A former Santa Fe, N.M., sheriff’s deputy who shot and killed his partner will go to trial for the third time.
Jurors have not been able to decide if Tai Chan murdered Jeremy Martin, or defended himself when he shot and killed Martin at a hotel in southern New Mexico in October 2014.
Chan and Martin stopped at a hotel to spend the night after transferring a prisoner to Arizona. They were drinking and got into a disagreement. Chan testified that Martin pulled a gun out when he was in the bathroom. Chan said he walked out of the bathroom, saw the gun and Martin said “I’m going to shoot you”. Chan said he tried to take the gun from Martin when a shot went off. He then shot Martin five times in the back as he was running away.
Chan said he was defending himself.
“He tried to kill me. I was fighting for my life,” the defendant testified in the second trial.
Prosecutors and the Martin family though believe he was murdered. Martin’s wife testified that he was working overtime to provide a better living for his unborn child.
“His four children deserve to be told that the man who shot their father in the back, that there are consequences for that behavior,” Martin’s widow Sarah told KFOX.
Chan was tried for first-degree murder, second degree murder and man slaughter. The two sides agree on many of the main facts, but there interpretations of the law are very different.
“In New Mexico if you’re attacked, if someone attacks you with deadly force as Jeremy Martin did that night, you’re allowed to use deadly force to defend yourself. And that’s what Tai did,” said John Day, Chan’s attorney.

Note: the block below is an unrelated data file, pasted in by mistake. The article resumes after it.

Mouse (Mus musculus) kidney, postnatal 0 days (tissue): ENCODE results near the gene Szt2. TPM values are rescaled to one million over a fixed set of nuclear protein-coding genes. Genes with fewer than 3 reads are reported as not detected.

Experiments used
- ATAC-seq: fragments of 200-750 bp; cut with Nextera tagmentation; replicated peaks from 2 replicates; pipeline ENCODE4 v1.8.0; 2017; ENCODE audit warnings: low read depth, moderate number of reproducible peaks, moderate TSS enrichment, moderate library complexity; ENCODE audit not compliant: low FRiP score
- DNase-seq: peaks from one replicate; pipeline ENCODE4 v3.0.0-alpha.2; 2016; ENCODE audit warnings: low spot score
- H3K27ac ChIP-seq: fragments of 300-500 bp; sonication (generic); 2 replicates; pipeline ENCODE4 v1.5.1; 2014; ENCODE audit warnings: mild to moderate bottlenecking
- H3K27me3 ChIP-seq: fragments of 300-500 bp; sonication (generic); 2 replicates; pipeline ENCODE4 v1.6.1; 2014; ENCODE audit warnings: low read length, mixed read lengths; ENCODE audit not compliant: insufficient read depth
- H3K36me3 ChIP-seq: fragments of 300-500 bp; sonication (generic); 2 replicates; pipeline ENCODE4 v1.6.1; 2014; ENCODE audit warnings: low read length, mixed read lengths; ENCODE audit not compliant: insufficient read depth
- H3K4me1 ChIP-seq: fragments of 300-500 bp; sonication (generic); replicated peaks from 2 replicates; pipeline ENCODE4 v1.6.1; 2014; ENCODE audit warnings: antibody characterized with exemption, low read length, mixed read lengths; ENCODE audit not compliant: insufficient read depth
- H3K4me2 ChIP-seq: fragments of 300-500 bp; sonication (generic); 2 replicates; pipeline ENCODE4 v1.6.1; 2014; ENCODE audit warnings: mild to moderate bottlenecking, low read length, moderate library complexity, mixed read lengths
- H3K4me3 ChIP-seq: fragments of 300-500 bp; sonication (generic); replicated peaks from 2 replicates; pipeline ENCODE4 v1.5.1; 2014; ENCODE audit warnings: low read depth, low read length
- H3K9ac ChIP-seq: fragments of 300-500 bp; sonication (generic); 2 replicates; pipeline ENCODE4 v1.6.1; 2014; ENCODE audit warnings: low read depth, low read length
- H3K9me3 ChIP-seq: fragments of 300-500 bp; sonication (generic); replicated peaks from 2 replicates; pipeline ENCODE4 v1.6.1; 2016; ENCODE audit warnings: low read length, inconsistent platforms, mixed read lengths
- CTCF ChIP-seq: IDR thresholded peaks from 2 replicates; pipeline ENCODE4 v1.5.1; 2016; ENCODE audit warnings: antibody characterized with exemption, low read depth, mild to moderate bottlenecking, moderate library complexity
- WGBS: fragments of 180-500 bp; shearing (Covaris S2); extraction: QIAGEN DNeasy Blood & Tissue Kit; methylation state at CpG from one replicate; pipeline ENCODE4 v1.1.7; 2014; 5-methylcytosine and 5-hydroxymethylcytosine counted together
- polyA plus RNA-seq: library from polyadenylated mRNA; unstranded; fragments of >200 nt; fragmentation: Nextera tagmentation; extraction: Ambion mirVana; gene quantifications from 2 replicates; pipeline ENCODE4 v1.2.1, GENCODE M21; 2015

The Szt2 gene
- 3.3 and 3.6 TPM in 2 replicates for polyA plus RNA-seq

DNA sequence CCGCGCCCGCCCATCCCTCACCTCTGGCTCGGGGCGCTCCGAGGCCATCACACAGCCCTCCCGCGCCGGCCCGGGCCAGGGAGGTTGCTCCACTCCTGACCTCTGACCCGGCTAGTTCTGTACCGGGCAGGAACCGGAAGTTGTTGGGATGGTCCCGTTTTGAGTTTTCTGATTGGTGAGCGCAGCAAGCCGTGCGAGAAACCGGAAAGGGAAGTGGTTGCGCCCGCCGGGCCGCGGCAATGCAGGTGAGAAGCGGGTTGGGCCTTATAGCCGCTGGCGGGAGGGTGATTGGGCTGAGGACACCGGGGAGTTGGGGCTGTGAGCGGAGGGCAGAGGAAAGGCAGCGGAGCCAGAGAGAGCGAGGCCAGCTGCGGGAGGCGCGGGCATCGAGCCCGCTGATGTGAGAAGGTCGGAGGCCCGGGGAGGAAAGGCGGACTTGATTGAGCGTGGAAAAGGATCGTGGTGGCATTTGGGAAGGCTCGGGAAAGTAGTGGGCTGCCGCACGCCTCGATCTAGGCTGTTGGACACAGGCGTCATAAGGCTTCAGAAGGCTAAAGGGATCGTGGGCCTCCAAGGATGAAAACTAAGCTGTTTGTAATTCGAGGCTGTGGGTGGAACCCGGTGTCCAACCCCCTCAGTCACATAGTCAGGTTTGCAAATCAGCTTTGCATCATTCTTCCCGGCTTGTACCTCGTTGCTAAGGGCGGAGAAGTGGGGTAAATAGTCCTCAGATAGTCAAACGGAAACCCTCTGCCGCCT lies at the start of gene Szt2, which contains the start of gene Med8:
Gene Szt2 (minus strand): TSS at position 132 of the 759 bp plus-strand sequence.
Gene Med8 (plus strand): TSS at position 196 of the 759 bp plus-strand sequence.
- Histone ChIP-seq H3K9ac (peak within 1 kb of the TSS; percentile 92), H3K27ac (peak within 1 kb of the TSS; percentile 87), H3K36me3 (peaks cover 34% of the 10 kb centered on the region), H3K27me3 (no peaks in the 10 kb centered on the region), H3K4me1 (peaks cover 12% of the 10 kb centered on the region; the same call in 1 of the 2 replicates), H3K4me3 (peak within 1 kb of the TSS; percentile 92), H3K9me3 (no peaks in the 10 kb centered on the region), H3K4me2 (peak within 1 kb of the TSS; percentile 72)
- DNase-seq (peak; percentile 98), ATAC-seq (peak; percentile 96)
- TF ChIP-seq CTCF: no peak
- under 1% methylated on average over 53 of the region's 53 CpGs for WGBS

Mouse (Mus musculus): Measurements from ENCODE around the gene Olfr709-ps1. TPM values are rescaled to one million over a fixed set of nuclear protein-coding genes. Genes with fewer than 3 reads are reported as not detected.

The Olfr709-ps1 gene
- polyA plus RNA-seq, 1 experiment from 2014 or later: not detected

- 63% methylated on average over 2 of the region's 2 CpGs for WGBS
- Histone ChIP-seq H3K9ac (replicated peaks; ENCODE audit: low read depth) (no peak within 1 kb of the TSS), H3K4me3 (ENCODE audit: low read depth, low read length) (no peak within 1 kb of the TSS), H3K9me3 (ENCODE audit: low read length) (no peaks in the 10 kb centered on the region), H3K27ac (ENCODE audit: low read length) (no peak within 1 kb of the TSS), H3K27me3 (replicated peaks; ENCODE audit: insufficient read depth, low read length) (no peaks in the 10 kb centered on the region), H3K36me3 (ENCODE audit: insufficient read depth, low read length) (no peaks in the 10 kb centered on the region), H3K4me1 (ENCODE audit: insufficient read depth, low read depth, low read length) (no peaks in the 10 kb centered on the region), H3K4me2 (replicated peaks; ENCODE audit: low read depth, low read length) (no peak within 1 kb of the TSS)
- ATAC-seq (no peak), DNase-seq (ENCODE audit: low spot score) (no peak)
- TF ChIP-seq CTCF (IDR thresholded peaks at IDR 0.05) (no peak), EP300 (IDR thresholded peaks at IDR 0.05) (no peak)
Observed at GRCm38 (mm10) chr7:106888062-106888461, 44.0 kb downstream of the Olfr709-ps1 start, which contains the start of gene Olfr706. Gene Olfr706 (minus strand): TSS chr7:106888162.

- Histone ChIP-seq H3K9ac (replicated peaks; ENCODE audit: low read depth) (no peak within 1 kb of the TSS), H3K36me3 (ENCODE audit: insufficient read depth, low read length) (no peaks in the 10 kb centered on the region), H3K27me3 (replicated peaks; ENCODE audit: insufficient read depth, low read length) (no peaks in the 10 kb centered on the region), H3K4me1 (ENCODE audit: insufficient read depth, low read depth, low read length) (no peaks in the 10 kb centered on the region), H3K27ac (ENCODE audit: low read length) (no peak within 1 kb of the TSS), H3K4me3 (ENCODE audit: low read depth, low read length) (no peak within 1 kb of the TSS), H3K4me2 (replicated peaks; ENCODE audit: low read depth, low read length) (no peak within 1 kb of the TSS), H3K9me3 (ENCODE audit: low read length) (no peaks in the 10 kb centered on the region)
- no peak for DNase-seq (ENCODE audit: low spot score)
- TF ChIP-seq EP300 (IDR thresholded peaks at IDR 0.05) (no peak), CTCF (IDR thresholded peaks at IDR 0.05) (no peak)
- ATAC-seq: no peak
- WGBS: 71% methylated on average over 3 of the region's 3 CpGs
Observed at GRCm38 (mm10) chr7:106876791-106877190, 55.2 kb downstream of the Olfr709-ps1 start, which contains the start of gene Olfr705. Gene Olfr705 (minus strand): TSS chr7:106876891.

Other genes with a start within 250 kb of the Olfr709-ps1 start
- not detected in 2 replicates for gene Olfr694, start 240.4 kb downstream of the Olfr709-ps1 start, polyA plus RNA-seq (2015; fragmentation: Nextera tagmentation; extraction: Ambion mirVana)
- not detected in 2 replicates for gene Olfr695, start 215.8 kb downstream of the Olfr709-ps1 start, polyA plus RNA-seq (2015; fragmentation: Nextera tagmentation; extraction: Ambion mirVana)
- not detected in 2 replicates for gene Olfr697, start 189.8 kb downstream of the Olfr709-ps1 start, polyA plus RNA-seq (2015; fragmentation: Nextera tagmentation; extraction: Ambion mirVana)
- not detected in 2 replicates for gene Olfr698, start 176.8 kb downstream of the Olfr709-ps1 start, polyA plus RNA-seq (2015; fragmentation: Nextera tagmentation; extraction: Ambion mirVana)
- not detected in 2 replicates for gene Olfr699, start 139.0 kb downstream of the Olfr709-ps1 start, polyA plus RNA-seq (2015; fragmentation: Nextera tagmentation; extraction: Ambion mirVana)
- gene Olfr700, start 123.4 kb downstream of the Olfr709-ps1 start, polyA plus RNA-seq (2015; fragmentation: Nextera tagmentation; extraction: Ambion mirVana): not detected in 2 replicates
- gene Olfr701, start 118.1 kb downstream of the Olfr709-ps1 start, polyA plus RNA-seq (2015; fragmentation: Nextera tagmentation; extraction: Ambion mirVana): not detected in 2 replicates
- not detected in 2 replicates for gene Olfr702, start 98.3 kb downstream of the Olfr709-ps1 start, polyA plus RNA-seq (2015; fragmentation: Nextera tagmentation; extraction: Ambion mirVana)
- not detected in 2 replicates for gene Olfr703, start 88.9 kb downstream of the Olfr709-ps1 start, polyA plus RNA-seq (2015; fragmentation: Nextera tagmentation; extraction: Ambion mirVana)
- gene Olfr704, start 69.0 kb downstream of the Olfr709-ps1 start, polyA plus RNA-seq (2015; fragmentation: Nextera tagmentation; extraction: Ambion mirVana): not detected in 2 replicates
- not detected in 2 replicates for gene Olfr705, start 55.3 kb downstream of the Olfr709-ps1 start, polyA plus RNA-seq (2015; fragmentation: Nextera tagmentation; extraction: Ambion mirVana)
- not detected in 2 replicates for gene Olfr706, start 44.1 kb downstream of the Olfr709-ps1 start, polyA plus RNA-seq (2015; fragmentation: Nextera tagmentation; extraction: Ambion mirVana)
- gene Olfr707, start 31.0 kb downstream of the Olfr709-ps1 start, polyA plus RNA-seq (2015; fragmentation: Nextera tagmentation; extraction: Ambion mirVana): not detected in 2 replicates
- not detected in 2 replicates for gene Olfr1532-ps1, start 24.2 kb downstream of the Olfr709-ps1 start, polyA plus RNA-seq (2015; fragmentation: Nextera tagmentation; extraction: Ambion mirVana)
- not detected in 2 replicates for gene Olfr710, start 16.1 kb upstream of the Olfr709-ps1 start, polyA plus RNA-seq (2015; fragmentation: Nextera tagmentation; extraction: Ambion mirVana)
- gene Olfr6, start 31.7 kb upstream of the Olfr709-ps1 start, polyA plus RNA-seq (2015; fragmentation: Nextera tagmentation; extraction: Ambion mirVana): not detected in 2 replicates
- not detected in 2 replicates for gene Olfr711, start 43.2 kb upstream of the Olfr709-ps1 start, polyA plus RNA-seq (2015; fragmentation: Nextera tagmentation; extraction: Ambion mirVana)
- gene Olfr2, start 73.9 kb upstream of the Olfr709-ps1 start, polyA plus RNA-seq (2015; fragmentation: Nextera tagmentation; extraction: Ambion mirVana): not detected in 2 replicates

“Jeremy was shot in the back while running for his life. You cannot claim self-defense. Even in the wild west that’s just crazy,” said James Martin, Jeremy’s brother.
There have been questions about the quality of the investigation. A bloody bed comforter was not submitted into the forensics lab until after the first mistrial, a mistake the lead detective attributed to oversight.
“The reality is in this case, the police in Las Cruces, there were a lot of deficiencies in the investigation. And everybody agrees, no ones challenging that,” said Day. “They didn’t do a number of things that they should have done.”
However, James Martin said his family is satisfied with the investigation.
The first mistrial was declared in June 2016 after 14 hours, jurors voted to convict Chan but couldn’t agree on the charge. The second mistrial was declared in May. Half the jury believed Chan acted in self-defense and should be found not guilty. The jury voted to acquit Chan of first-degree murder, seven voted to acquit on second degree murder and 11 voted to acquit on voluntary manslaughter charges.
James Martin hopes the jurors will take more time to deliberate the third time around.
“Chan showed no resolve for human life, no concern for another human,” said Martin.
Chan testified in the first two trials, Day said that likely won’t change in the third trial. Day also said he thinks Chan should not be tried for first degree murder again, because none of the jurors voted to convict Chan of that in the second trial.